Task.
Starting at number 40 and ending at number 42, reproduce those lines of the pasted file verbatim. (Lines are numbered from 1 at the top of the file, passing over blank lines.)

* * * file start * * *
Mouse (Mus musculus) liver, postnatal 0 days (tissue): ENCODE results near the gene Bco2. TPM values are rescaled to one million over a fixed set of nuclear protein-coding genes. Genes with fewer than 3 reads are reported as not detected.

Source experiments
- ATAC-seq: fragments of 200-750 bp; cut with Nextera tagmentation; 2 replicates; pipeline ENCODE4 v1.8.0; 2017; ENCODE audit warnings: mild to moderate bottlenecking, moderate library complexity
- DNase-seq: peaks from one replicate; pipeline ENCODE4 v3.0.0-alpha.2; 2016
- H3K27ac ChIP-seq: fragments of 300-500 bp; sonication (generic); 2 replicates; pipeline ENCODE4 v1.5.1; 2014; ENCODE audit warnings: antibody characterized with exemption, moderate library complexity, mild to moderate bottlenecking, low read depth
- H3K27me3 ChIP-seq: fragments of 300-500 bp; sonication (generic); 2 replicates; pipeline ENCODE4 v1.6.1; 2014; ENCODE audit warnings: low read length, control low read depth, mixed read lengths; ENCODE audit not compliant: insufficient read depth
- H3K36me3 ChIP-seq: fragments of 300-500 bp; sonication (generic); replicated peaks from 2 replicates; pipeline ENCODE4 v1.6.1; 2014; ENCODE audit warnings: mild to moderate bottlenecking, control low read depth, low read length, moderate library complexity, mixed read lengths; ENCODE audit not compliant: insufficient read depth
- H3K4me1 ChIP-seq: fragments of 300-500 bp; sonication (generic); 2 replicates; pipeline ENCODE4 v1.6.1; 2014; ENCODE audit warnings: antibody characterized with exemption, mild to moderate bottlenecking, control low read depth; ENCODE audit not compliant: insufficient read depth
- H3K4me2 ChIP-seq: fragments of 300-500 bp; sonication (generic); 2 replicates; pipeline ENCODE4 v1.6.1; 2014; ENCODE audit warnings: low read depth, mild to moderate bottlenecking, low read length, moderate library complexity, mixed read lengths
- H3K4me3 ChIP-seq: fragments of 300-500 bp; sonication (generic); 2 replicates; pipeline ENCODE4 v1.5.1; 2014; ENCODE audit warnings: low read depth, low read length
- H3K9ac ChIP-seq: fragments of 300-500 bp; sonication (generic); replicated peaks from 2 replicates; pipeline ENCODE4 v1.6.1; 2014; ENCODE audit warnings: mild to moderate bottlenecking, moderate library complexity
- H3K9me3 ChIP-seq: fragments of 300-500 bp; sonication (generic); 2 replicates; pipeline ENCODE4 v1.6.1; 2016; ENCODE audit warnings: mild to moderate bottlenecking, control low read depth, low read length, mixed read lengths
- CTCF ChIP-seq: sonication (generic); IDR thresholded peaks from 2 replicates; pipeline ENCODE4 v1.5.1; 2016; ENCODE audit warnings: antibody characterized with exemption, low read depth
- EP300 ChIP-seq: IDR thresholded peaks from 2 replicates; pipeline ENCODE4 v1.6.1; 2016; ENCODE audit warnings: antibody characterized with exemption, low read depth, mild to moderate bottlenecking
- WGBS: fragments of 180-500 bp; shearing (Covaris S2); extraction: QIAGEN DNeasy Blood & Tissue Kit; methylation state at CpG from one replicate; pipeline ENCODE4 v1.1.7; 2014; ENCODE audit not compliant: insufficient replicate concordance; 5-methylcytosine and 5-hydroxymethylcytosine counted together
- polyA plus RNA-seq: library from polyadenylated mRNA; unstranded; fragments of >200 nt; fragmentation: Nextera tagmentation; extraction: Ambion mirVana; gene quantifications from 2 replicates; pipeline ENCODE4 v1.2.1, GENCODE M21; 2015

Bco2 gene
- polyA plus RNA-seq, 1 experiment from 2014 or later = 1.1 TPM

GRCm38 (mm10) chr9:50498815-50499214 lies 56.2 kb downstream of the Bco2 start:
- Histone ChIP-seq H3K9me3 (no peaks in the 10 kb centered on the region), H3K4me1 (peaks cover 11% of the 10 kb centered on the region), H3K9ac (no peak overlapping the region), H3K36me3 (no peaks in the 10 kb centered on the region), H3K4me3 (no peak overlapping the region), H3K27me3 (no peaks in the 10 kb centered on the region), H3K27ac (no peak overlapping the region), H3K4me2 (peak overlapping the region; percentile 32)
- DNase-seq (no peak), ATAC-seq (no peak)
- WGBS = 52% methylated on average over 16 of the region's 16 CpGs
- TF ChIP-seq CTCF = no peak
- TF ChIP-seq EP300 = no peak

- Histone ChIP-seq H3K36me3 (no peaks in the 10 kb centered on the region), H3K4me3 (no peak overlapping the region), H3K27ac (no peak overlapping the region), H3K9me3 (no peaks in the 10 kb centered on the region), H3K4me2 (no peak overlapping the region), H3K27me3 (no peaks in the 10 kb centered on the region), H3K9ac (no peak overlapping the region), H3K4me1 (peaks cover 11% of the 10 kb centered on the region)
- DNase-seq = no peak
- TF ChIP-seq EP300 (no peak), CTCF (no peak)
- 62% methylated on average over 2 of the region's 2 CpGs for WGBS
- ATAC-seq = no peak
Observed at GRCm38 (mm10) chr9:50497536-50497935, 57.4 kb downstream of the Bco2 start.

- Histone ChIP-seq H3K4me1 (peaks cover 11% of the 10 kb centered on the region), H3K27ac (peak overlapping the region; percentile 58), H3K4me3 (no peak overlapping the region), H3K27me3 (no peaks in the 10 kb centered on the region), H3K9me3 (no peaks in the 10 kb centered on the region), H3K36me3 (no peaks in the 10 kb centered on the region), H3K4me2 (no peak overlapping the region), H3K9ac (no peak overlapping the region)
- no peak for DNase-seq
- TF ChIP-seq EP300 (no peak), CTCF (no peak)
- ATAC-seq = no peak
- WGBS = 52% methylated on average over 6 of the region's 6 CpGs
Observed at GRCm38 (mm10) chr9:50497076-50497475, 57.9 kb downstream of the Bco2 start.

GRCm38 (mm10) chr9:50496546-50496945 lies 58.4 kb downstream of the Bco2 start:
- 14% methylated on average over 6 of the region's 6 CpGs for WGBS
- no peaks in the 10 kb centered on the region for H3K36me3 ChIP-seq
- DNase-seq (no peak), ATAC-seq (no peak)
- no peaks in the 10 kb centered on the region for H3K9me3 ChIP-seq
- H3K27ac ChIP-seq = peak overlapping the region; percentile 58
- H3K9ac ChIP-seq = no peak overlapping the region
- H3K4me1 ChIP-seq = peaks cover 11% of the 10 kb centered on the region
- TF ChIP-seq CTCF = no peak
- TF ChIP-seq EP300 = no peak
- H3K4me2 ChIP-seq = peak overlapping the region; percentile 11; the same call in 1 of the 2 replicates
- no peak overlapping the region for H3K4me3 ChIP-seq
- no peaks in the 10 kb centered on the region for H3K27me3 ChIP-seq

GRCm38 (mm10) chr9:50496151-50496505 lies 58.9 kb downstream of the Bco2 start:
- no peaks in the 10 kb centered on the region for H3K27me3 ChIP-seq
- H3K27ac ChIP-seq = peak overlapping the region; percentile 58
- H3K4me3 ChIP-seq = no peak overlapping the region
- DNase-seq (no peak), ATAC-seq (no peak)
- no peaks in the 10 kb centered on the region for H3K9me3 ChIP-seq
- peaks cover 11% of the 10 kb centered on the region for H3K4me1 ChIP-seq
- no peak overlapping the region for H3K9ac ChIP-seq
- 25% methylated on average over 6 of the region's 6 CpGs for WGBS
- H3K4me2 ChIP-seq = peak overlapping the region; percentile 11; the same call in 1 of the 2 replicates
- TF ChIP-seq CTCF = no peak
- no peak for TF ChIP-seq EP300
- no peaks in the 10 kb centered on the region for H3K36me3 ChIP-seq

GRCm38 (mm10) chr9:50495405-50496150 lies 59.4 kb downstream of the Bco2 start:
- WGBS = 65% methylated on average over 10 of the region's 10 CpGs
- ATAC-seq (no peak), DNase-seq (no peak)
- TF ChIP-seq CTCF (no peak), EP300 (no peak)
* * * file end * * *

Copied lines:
- DNase-seq (no peak), ATAC-seq (no peak)
- no peaks in the 10 kb centered on the region for H3K9me3 ChIP-seq
- H3K27ac ChIP-seq = peak overlapping the region; percentile 58